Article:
Recently, Thompson Speedway has operated as a small circle track, home to stock car and modified events. But in its heyday, Thompson Raceway was as vital to sports car racing as Lime Rock. It’s returning to its roots now, after a significant renovation.
Don Mei has been a spectator and competitor at Thompson Raceway — now Thompson Speedway — since 1955, when as an eighth grader in nearby New Haven, Connecticut, he convinced his father to take him to an SCCA event.
“I had received a new Ansco 35MM camera for graduation and I was in seventh heaven wandering around the short inside oval that was used as a paddock, happily taking pictures of Bill Kimberly’s 4.5 Ferrari, Bill Spear’s Maserati 300S, a 300SL, an assortment of Briggs Cunningham’s race cars,” Mei writes. “I was totally hooked. This was my introduction to Thompson and over the years I found my way there in several different roles.”
Northeastern Connecticut — just a few miles south of Worcester, Massachusetts — is known as “The Quiet Corner.” Prior to the construction of the Foxwoods and Mohegan Sun casinos, the entire section of the state was populated with working farms and forests, quiet New England back roads, and not much else.
Thompson Raceway took root here in the 1940. According to Don Mei, the track’s construction came about following the devastation of the Hurricane of 1938, the most devastating storm to hit the region in the 20th century.
“It came ashore between Bridgeport and New Haven, traveling northeast through Thompson on its way into Massachusetts. In its wake, some 690 to 800 souls were lost, and some 57,000 houses damaged or destroyed,” Mei writes.
John Hoenig owned a farm in Thompson, Connecticut, and saw the clearing of all the debris from the storm as an opportunity to build a race track. “[He] set to work creating a 5/8ths mile asphalt race track which opened to the world on May 26, 1940,” writes Mei.
Hoenig’s track was America’s very first paved oval, and was a major success, attracting top oval track talent from all over the United States. Within a few years, Hoenig paved a quarter-mile oval inside the bigger track.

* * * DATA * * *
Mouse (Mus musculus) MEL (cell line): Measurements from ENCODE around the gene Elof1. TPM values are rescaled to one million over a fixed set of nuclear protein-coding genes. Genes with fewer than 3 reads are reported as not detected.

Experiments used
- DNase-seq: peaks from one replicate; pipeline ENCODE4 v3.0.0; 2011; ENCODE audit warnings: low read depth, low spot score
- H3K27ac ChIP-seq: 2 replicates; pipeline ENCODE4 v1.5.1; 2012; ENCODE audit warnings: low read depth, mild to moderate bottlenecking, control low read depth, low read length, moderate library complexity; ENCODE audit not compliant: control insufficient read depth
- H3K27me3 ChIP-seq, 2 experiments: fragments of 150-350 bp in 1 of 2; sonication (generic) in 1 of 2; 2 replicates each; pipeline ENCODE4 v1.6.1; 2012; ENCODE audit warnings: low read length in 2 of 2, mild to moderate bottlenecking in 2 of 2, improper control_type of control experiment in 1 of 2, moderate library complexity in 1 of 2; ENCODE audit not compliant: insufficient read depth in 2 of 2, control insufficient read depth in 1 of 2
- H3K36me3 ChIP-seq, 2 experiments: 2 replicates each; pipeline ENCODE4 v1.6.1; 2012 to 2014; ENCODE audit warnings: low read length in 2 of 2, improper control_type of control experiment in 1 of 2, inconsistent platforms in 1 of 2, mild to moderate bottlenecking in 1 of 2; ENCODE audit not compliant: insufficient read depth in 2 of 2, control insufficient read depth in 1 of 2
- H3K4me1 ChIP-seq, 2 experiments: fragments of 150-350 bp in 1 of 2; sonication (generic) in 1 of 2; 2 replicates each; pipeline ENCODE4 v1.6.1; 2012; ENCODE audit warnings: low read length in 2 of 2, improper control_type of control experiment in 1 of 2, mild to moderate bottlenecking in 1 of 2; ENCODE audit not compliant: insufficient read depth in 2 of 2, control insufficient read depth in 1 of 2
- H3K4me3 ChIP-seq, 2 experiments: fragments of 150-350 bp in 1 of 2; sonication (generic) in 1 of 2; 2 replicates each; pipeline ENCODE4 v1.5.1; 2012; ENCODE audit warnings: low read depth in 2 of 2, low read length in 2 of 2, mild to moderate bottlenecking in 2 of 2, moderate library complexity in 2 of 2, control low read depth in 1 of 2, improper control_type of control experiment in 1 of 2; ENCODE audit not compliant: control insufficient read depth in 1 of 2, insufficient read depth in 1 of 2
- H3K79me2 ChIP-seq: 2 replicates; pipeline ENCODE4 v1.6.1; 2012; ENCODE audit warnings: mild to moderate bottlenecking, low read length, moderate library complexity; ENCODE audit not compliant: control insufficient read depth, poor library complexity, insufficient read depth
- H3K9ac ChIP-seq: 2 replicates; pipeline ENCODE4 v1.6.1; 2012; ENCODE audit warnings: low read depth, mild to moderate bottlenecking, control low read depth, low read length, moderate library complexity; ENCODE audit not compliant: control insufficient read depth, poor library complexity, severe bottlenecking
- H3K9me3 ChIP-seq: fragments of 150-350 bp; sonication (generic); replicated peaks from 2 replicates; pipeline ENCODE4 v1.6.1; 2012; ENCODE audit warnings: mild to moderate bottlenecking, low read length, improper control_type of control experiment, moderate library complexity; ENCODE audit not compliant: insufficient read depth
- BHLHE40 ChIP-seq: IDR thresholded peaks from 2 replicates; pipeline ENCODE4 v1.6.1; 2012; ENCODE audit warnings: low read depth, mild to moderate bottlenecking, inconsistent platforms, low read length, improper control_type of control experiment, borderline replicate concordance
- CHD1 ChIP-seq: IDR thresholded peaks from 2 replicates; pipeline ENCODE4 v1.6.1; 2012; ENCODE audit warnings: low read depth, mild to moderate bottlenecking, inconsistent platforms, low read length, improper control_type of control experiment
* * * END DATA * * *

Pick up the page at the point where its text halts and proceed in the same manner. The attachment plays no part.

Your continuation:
Road racing came soon after, in 1945 when sports car racing exploded in the United States thanks to returning GIs who recognized the allure of lightweight, sporty automobiles from their time stationed in Europe. Enthusiasts from Boston had formed a club that eventually the Sports Car Club of America. “On July 22, 1945, Thompson Speedway hosted this new club’s very first speed event using the 15 degree banked larger oval,” writes Mei.
In the 1950s, Thompson Raceway branched out by building road courses to attract racers who liked to turn right as well as left. The first track was known as “Thompson 1,” a 1.56 mile track that ran from 1952 to 1956. “This is the track I attended my first race at,” writes Mei. “It incorporated the larger oval, a common practice at the time,” citing Vineland in New Jersey and Marlboro in Maryland as similar designs.
In 1957, an new business arrangement evolved that led to the construction of Thompson 2, a 2-mile course that operated from 1957 to 1967. “‘Thompson 2 was run by well-known SCCA racer George Weaver who used the leased portions of Thompson 1 and incorporated them into sections of a road course he built on land he owned next door, Mei writes.
“The Thompson event that really stands out in my memory was the 1958 Labor Day SCCA National. Lance Reventlow brought his Scarabs east to do battle with Briggs Cunningham’s Lister Jaguars, George Constantine’s Aston DBR1 and an assortment of big bore Ferraris,” Mei remembers. “The Scarabs won the main event in a terrific race, though I can’t recall if Reventlow or Chuck Daigh was the winner. The big bore production race was equally exciting, as Jim Jeffords, in the 1958 Nickey Chevrolet Purple People Eater Corvette beat Walt Hansgen driving an Jag XK150S, Constantine in an Aston Martin DB and Bob Grossman driving a Ferrari TDF coupe. Great racing that to my mind wasn’t equaled until the Trans Am cars came along much later.”
On August 23, 1967, though, due to “an assortment of legal, financial and contractual complexities,” George Weaver sent out a postcard notifying enthusiasts that he was shutting Thompson 2 down.
Demand necessitated a new life, though. In 1968, the Hoenig family — owners of the oval track — constructed Thompson 3, a 1.7-miles track, modified from the original Thompson 1 layout. This version of the track was active until 1978.
Today, Thompson 4 is attracting attention. It’s a brand-new paved road course that allows several configurations. It’s modified from the Thompson 3 layout and debuted on June 27, 2014, open for sports car, vintage car and motorcycle racers.
For more information on the track, including dozens of amazing photographs, visit the Thompson Historical Society’s website, and check out the calendar of events at the newly revitalized Thompson Speedway website.
Image Source: Thompson Speedway